1. The novel weaves together three storylines, moving in and out through time and perspective. How does this stylistic device contribute to the storytelling? Does it help you better understand the differences and similarities among the three women?
2. We are introduced to Violet as a rambunctious young girl living in the early 1900’s. She has an adventurous zeal for life --- that is, until she is sent off on the Orphan Train. In what ways has Vio¬let changed from a little girl to the older woman Iris remembers as her mother? Why do you think she has changed? How has she remained the same?
3. Iris tells Sam that women don’t know what they will be like as mothers. Why do you think she tells her this? Do you think this is true? Do women really have no control over the mothers they be¬come?
4. There are a lot of secrets that are kept by the women in the novel (ie. Violet’s abandonment by her mother; Iris’s trip to the Drake Hotel; Sam’s abortion). Why do you think they keep these secrets --- even from those closest to them?
5. There is a running theme of identity and self throughout the novel. Iris feels that she put up a façade as a mother. Samantha loses her will to create art after having Ella. Is losing one’s identity part of becoming a mother? Do the women in this novel think that motherhood is worth the sacri¬fice?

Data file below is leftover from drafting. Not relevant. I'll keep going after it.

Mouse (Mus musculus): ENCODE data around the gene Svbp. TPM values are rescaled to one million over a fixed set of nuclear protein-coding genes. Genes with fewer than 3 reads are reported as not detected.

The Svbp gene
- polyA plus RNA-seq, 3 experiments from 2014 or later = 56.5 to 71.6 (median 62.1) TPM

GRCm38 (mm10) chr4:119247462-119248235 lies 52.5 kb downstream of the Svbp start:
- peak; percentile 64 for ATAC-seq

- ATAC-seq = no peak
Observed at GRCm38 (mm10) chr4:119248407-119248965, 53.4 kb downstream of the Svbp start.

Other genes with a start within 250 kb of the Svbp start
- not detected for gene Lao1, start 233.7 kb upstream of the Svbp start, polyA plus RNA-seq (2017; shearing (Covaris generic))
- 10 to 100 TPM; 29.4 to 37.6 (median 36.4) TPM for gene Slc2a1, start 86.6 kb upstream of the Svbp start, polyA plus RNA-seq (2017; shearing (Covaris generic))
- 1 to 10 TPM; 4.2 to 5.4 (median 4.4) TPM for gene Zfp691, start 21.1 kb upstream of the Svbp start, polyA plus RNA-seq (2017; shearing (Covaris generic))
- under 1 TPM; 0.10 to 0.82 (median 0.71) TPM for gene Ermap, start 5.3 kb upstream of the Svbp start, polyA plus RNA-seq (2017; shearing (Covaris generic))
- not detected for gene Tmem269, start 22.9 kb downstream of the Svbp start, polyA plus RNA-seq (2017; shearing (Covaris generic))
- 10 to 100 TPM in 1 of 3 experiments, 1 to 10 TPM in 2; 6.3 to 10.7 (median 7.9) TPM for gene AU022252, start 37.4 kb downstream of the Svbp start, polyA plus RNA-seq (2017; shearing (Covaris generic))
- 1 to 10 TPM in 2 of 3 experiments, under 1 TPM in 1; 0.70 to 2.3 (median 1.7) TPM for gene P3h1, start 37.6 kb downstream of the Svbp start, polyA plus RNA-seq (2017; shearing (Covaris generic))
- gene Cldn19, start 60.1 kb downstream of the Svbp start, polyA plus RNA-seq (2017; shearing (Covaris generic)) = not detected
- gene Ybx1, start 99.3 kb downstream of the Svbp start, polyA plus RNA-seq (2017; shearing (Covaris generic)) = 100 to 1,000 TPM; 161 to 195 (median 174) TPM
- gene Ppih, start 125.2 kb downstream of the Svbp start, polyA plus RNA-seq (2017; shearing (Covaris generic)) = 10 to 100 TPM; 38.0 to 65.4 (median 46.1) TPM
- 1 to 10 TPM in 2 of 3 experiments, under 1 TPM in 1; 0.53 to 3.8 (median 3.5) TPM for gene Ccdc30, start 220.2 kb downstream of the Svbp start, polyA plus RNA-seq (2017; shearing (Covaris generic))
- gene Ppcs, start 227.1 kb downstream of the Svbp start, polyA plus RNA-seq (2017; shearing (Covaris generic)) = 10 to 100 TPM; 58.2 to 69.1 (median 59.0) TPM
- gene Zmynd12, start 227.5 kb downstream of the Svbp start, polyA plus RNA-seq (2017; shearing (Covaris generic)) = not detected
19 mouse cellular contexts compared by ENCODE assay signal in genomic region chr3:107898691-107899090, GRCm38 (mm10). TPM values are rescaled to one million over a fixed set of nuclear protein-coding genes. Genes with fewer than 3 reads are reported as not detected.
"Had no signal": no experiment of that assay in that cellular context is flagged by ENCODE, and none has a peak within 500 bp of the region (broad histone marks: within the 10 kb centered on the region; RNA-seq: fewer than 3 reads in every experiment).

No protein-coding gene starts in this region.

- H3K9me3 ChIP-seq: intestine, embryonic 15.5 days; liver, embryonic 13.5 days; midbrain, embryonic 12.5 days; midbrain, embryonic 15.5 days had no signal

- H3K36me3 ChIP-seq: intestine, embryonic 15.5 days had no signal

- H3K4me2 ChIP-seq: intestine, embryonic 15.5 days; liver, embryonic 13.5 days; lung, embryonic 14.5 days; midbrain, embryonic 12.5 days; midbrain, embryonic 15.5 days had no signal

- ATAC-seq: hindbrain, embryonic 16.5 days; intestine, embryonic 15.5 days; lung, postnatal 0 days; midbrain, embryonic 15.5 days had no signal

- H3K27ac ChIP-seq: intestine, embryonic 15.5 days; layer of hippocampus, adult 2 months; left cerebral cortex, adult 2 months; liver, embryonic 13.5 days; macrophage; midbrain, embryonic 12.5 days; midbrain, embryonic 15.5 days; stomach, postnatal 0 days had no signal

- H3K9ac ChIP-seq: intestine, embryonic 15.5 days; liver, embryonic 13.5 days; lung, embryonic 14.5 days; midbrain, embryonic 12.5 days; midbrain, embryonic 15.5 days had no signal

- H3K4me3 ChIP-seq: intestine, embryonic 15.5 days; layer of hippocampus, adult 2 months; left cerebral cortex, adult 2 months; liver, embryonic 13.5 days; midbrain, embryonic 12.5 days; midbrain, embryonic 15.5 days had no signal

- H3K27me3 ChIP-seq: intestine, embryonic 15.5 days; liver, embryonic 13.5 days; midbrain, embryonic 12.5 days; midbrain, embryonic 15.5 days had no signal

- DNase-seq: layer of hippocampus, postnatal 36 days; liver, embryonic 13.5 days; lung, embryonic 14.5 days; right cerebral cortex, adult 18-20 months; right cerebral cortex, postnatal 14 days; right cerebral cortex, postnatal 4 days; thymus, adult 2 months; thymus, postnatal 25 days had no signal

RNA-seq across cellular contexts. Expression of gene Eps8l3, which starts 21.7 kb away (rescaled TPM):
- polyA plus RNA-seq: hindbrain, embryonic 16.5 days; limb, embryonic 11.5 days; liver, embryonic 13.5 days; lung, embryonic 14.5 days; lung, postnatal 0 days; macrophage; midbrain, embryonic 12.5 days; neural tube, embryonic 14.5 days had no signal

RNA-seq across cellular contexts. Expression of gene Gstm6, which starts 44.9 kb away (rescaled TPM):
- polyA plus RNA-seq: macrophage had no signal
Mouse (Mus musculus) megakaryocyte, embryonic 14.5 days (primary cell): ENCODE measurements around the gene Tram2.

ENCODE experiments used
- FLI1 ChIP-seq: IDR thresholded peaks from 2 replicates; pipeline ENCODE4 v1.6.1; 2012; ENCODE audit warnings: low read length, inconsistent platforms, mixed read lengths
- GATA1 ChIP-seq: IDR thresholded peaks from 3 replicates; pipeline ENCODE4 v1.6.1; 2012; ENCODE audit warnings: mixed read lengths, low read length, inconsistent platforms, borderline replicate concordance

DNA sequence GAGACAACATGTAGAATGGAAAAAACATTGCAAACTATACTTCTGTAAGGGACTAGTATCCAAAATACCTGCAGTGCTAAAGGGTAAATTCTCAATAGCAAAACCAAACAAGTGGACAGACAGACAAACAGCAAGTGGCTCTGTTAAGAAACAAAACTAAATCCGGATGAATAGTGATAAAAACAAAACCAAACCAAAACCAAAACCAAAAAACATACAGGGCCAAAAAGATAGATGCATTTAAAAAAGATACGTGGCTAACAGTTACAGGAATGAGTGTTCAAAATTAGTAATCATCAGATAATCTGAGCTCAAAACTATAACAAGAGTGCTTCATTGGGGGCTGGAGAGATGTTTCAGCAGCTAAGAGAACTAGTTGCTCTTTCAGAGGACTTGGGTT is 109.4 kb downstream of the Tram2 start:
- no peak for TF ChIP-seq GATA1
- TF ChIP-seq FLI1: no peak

6. Iris wonders if having children is a way to try and understand one’s own mother. Is this is true? In what ways have the mothers’ experiences with their own children in this novel revealed insight into the way they view their own mothers?
7. Violet chooses her path and suggests being sent on the Orphan Train. “She wanted what her mother could never give her.” Do you think she made the right decision? How would her life have been different?
8. Why does Sam go back to the Sunrise Inn to look for the young girl? Is it her own sense of wanting to be needed that drives her back? Does she see something in herself in the girl?
9. Iris sees motherhood as a duty to fulfill, rather than a natural instinct. How has she demonstrated this in her own role as a mother? How is Sam different than her as a mother?
10. Mothers influence their children by passing down traditions and values. What have the mothers in this novel (Lilibeth, Violet, Iris, Sam) passed on to their daughters? Their granddaughters?
11. Iris has a deeper connection with Sam as an adult than she does with Sam as a child. Does there come a time when the divide between mother and daughter lessens as they become women --- or does the mother-child relationship always remain?
12. Despite the apparent emptiness in Violet and Iris’s lives, Sam is ultimately able to live out the expectations they had for themselves --- a deep and intimate connection to her child, a passion for creating, and a meaningful marriage. Do you think Violet and Iris would agree that their circum¬stances were worthwhile in the end?
Mothers and Daughters